This past March Out of Print had their annual March Madness for best titles and this year the genre was fantasy/sci-fi. I was a bit perturbed when, for some time, Ender’s Game was ahead of The Hobbit. Surely you jest internet. Who was voting in this??
But don’t worry, wisdom won out and The Hobbit made it to the Final Four (only to lose to Harry Potter). I was ready to have someone hold my earrings. So I took it upon myself to pick up a copy and see what the fuss was all about, since, I’m scared to admit, I’d never heard of Ender before. And if it put up a fight against my beloved Tolkien, then I needed to study the enemy.
In order to develop a secure defense against a hostile alien race’s next attack, government agencies breed child geniuses and train them as soldiers. A brilliant young boy, Andrew “Ender” Wiggin lives with his kind but distant parents, his sadistic brother Peter, and the person he loves more than anyone else, his sister Valentine. Peter and Valentine were candidates for the soldier-training program but didn’t make the cut—young Ender is the Wiggin drafted to the orbiting Battle School for rigorous military training.
Ender’s skills make him a leader in school and respected in the Battle Room, where children play at mock battles in zero gravity. Yet growing up in an artificial community of young soldiers Ender suffers greatly from isolation, rivalry from his peers, pressure from the adult teachers, and an unsettling fear of the alien invaders. His psychological battles include loneliness, fear that he is becoming like the cruel brother he remembers, and fanning the flames of devotion to his beloved sister.
Is Ender the general Earth needs? But Ender is not the only result of the genetic experiments. The war with the Buggers has been raging for a hundred years, and the quest for the perfect general has been underway for almost as long. Ender’s two older siblings are every bit as unusual as he is, but in very different ways. Between the three of them lie the abilities to remake a world. If, that is, the world survives.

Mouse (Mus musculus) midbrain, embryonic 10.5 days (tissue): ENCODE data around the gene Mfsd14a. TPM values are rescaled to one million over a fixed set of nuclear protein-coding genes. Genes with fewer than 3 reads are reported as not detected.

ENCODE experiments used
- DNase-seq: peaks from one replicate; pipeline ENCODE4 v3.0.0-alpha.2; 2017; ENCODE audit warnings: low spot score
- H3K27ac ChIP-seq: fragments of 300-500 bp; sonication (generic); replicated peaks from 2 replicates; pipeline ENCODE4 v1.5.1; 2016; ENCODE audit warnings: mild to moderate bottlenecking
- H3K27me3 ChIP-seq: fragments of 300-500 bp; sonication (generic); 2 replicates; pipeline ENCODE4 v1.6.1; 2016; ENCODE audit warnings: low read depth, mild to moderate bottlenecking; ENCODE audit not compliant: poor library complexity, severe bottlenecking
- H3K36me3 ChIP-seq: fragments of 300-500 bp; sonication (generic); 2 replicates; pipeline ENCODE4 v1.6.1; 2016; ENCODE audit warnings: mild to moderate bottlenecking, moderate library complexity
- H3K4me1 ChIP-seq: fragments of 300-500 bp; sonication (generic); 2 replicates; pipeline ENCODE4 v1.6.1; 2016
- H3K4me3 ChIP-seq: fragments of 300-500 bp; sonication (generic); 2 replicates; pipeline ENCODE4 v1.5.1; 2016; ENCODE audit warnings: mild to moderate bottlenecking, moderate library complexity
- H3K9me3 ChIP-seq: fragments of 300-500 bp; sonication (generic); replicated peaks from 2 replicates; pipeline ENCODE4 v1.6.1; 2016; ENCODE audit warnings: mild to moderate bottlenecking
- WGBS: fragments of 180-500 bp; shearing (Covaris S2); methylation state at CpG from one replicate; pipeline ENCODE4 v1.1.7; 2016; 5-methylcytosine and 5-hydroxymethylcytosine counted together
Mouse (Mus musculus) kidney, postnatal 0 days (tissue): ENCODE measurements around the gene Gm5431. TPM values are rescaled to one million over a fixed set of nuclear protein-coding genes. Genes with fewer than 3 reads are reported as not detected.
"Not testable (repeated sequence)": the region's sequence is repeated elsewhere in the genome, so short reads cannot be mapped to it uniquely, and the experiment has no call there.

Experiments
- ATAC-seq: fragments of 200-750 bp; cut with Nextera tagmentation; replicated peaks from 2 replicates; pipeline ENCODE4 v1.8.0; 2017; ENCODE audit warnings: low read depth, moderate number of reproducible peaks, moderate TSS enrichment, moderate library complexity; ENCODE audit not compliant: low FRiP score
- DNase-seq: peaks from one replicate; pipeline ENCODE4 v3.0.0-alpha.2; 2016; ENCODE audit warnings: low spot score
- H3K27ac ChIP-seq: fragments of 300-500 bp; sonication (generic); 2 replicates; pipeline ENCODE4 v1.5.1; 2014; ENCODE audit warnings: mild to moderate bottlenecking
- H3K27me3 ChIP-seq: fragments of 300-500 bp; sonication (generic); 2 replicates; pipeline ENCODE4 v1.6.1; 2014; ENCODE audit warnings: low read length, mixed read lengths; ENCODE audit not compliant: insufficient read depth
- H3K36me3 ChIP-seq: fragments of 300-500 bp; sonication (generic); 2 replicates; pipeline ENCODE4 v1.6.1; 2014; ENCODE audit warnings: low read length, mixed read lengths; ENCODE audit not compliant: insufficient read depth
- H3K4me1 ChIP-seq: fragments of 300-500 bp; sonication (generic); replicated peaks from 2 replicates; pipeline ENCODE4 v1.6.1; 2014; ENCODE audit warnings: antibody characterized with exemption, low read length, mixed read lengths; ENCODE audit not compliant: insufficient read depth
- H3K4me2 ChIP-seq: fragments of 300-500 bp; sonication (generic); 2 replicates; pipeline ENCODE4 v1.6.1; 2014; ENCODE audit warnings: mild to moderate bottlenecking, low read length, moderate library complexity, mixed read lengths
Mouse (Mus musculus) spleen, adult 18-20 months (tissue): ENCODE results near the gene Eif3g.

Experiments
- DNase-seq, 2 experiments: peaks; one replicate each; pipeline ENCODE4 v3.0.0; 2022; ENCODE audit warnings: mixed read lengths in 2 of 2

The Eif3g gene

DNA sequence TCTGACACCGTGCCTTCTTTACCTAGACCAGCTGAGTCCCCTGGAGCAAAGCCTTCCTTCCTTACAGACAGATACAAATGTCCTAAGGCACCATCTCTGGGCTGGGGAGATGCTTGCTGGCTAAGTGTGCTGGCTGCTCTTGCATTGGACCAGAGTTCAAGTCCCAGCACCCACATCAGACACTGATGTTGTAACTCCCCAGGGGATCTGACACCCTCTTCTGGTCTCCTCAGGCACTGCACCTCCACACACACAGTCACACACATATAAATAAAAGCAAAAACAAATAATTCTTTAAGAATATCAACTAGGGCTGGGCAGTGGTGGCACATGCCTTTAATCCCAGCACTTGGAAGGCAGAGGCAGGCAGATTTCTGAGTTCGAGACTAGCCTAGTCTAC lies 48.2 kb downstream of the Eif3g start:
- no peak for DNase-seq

Ender’s Game is the winner of the 1985 Nebula Award for Best Novel and the 1986 Hugo Award for Best Novel.
My first thought after finishing this book was, why did the aliens have to be called Buggers? My second thought was that I didn’t expect that ending! I kept trying to think of ways it was going to end as I drew closer and closer to the finish, but I can honestly say I wouldn’t have called that one.
I thought, for me to like this, it would have required a much different crazy non-stop ending, but if anything, it made me enjoy the book more. I had some pretty high expectations (you win awards, you better wow me) and as lame as this is going to sound, I was hoping it would be terrible so my Hobbit love would have been justified. I know, issues folks.
So even though it was a bit different than I was expecting, I still enjoyed it. It leaves you with some life lessons and if you love sci-fi, I think you’ll enjoy this one. One more thought, I kinda felt bad for Ender. Anyone else feel me on that?
Oh and it’s a movie soon!! Check out the trailer: